A 2011 British survey found 12 per cent of women would give up two to ten years of their lives just to be their ideal weight, while 29 per cent of men think about their appearance at least five times a day.
So what makes an ideal body, and why do we want one so badly?
A good place to start is by looking at “hyperideal” bodies – representations of bodies that are culturally situated as ideals. We measured catwalk models, shop mannequins, supermodels, porn stars (OK, we didn’t actually measure the supermodels and porn stars, we got their data from the internet) and even Barbie and GI Joe “action figures” (not dolls!), whom we measured with adjustable rulers and dental floss.
Shapeliness and thinness.
What’s common to these bodies? For female bodies, it can be summed up in two words: shapeliness and thinness.
The body mass index (BMI, the square of weight in kilograms divided by height in metres) of the average Australian woman is about 27. In exercise science students it is 22, in catwalk models 20, in porn stars 18, in supermodels 17.5, in shop mannequins 17 and in Barbie 14.5 (a level achieved by about one in every 100,000 Australian women, usually as a result of some life-threatening condition).
The hyper-ideal female body is not only thin, it is also shapely. This makes it tough, because thin women tend not to be shapely, and shapely women are not usually thin.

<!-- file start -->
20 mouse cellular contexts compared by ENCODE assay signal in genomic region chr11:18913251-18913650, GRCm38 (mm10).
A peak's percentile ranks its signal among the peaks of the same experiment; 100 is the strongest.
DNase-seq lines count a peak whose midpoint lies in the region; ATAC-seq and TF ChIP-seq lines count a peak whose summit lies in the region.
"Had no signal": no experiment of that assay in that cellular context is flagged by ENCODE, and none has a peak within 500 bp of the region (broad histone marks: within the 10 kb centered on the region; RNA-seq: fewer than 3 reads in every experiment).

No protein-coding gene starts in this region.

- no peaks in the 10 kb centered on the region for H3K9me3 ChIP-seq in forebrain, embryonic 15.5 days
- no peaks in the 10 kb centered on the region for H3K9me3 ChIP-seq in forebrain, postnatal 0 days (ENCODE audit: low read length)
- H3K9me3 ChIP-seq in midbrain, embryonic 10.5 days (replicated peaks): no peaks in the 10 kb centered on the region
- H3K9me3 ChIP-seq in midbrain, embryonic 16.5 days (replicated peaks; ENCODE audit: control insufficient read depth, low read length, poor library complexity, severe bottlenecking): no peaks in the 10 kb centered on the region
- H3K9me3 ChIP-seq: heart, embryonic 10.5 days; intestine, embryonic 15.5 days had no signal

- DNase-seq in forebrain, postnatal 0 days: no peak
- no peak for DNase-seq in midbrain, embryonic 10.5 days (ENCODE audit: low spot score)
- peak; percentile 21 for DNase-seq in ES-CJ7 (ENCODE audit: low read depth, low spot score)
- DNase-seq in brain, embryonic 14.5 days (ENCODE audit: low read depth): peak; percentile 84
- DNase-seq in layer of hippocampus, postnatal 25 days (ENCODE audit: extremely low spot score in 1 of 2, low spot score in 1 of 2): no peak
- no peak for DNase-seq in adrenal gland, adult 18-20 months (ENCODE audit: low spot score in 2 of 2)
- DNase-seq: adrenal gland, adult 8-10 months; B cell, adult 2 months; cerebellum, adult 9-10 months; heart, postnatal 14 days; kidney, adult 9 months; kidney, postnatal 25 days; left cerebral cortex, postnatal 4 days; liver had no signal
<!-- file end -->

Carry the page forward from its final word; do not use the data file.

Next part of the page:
The ratio of waist-to-hip girth is a simple shape measure which is a consistent index of how attractive men (and women) find women’s bodies. Lower is better, but within limits.
Watch: Australian singer Christine Anu discusses body image. (Post continues after video.)
Men lust after women with ratios about 0.6-0.7, a range that happens to include Kim Kardashian (0.65), Angelina Jolie (0.66) and Scarlett Johansson (0.72). The average young woman scores about 0.75, models 0.70, porn stars and supermodels 0.69 and Barbie 0.56.
Sophisticated readers will not, I’m sure, be taken aback to learn bust size also matters. Barbie’s bust-to-waist ratio is 13 standard deviations above the mean.
We developed a simple measure of whole-body female shapeliness, the Hourglass Index, which is the bust-waist ratio divided by waist-hip ratio. In this case, higher is better. Astronomical is better still. For athletic young women, the Hourglass Index is 1.8. It is 1.9 for models, 2.0 for shop mannequins, 2.1 for porn stars, 2.2 for supermodels and a quite dizzying 3.5 for Barbie.